The cinematography is by the great Nicolas Musuraca, who did Out of the Past, and the visuals are great throughout. (Mitchum said it was one of his many films “lit by matches.”) Real noir. The set-up of the concussion allows the director and cinematographer to get in some wonderfully surreal scenes. Very efficient directing by John Farrow, who was, evidently, a sick tyrant on the set – Mitchum’s agent “ran screaming at his throat” at one point, because he kept making Bob fall down a dangerous set of stairs instead of using a stunt man, and after several of these takes, Mitchum finally told Farrow to be fruitful and multiply, but not in those words. The screenplay, piling up one outlandishly extreme scenario after another, is actually by Charles Bennett, Hitchcock’s old screenwriter, who did The 39 Steps, Secret Agent, The Man Who Knew Too Much, Foreign Correspondent, etc. The only real drawback to the film is Faith Domergue, who plays the femme fatale. She does pretty well as a crazy woman, but I would like to have seen another actress in the role. Jane Greer, perhaps, who worked with Mitch on Out of the Past and The Big Steal. Or Gloria Grahame – that would’ve been interesting. All in all, it’s a classic noir, not one of the greatest but interesting and worth watching, with Robert Mitchum out of his head. Relentless is a good word. It gets on a roll, heading downhill fast to “the border” – the mystical line between love and hate, sanity and madness, and darkness and its even darker shadow.

Sunday, February 08, 2015

Macao (1952)

8/10 - More Robert Mitchum noir. Mitch teams up again with Jane Russell in this 1952 film about American ex-pats who get entangled in a web of crime in Macao. Josef von Sternberg is credited as director, and it certainly bears some of his hallmark mysterious Asian exotica. I kept waiting (hoping) for Marlene Dietrich to show up, but no such luck. We do get Gloria Grahame, however, so at least there’s that. But Sternberg was fired by producer Howard Hughes during production and Nicholas Ray (Grahame’s husband at the time) finished directing the film, with Mitchum actually writing sections of the movie in an effort to string everything together. Despite some unevenness here and there, it’s a solid noir, with excellent camera work again by Harry J. Wild (who was also shot the previous Mitchum-Russell movie His Kind of Woman.) There’s a gorgeous chase scene at night through sampans docked in the harbor, so you have Mitchum and others maneuvering through lots of fishing nets while precariously balanced on dark water. Mitchum, Russell and the always reliable William Bendix disembark in Macao and immediately become involved with another American who runs the biggest casino on the island. As it turns out, someone’s a cop working undercover, and the plot twists around as different characters try to figure out who is who and who’s helping who and who’s going to wind up with who. (Okay, that last one is never really a mystery.) Mitchum and Russell once again have great chemistry – I wish they had done more films together. Macao was Sternberg’s first film since 1941’s interesting The Shanghai Gesture, and it would be his last Hollywood project. No one will mistake it for his early masterpieces with Marlene, nor will Macao ever be ranked among the greatest noirs, but it has a lot going for it.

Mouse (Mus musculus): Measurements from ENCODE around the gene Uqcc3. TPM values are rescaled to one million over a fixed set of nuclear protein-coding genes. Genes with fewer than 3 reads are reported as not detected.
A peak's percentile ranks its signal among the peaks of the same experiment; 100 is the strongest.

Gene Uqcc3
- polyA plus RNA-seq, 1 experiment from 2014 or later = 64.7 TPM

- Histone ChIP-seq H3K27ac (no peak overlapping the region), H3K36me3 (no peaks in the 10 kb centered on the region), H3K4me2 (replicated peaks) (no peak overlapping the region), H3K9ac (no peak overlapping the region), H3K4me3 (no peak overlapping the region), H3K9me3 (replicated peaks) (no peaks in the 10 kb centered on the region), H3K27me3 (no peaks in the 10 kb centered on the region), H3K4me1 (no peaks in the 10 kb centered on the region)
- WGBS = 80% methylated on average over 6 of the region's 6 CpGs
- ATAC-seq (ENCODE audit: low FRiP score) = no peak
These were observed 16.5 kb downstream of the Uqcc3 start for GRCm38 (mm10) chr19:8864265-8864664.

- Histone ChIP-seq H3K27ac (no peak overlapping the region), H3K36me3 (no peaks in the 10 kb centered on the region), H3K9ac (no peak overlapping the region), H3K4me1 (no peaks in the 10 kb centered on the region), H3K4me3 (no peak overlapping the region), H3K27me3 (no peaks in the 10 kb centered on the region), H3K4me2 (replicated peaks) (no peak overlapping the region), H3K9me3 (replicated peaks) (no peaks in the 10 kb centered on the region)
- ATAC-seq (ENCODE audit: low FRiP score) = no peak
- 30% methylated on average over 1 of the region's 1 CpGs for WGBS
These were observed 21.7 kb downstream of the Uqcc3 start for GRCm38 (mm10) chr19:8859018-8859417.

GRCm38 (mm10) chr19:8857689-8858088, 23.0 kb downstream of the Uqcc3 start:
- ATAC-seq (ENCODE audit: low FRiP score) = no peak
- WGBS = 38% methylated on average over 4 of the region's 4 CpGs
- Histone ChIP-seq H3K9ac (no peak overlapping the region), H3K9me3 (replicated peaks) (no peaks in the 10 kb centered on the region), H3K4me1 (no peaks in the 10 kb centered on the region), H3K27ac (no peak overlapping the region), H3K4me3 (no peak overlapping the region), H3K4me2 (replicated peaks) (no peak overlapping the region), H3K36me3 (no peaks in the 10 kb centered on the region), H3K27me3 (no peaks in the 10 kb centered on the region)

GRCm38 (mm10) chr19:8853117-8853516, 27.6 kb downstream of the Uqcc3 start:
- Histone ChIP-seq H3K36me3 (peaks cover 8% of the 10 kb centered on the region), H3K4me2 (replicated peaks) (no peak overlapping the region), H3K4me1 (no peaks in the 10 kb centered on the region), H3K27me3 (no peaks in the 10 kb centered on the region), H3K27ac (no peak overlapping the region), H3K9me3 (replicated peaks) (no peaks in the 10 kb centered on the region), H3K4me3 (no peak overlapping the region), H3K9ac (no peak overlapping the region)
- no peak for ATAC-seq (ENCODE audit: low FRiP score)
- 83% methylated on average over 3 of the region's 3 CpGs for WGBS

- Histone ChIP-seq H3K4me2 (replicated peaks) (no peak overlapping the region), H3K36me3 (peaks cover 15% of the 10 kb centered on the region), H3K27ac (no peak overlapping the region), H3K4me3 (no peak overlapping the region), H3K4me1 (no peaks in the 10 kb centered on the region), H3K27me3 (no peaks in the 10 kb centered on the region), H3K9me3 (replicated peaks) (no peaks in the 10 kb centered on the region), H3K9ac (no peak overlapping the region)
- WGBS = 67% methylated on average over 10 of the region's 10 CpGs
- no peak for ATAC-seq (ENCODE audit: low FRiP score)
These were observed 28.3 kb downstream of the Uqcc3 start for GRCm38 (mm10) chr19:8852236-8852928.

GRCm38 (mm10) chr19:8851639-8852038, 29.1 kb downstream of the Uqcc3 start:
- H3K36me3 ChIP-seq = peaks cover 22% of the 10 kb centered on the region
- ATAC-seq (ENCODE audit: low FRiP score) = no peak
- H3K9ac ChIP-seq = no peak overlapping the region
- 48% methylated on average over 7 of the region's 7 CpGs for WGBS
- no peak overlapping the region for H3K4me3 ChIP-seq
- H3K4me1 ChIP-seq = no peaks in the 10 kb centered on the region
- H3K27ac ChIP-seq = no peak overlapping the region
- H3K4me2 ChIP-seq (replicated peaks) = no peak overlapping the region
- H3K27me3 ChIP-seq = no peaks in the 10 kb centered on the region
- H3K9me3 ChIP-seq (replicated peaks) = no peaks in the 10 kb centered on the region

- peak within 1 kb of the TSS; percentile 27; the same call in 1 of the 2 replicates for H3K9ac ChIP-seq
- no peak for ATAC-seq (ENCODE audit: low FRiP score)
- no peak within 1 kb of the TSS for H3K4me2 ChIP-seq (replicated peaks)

Saturday, February 07, 2015

His Kind of Woman (1951)

8.5/10 - Currently enjoying a streak of great Robert Mitchum noirs from the late 40s / early 50s, and it started with this one. His Kind of a Woman somehow manages to combine classic film noir elements, action, psychotic violence, and a healthy dose of comedy (though not of the Monty Python variety, as the back of the DVD weirdly claimed). Mitchum plays Dan Milner, a down-on-his-luck gambler who’s set up by high-level mobsters who then “offer” him a large sum of money to go down to an isolated resort in Mexico and wait for instructions on the job they want done. On the flight down, he encounters Jane Russell, the girlfriend of a famous actor – played deliriously by Vincent Price – who’s on a hunting trip at the lodge. The first half of the film has a languid, mysterious atmosphere as Mitchum waits around at the lodge, encountering a strange array of characters, including a sexually predatory Jim Backus (!), and trying to figure out what’s going on. What he doesn’t know is that he’s become involved in a scheme to get a major gangster (Raymond Burr) that’s been deported to Italy back into the United States. Mitchum and Russell sizzle together (they would be re-matched a year later in another great noir, Macao, and, according to the bonus feature, became lifelong friends), but Vincent Price almost steals the show as a hammy, fed-up actor who finally finds himself when he’s actually shooting at bad guys, quoting bits of Shakespeare along the way. The story’s a little convoluted, the product of Howard Hughes re-doing much of the film after the initial version by John Farrow (Mia’s father). The last section alone includes a particularly brutal beating scene (for 1951), a terrifying Nazi serum(!), shootouts, and a swashbuckling fight aboard a yacht, but it’s ultimately quite entertaining. The cinematographer, Harry J. Wild, was a noir veteran (Murder My Sweet, Cornered, The Big Steal) and does a great job with the shadows and angles, making the most of the elaborate Mexican resort set. The casting is terrific. Russell is stunning looking (that according to Alexandra, and I would not disagree) and a lot of fun on screen. Robert Mitchum is, well, just his bad-ass self. His Kind of Woman is a bit of an odd duck as a film noir, with the comic elements and over-elaborate plot twists, but it conjures up just enough of the existential angst before turning into something of a romp. I saw it alone the first time and enjoyed it so much I made Alexandra watch it, and it only got better the second time. Very entertaining.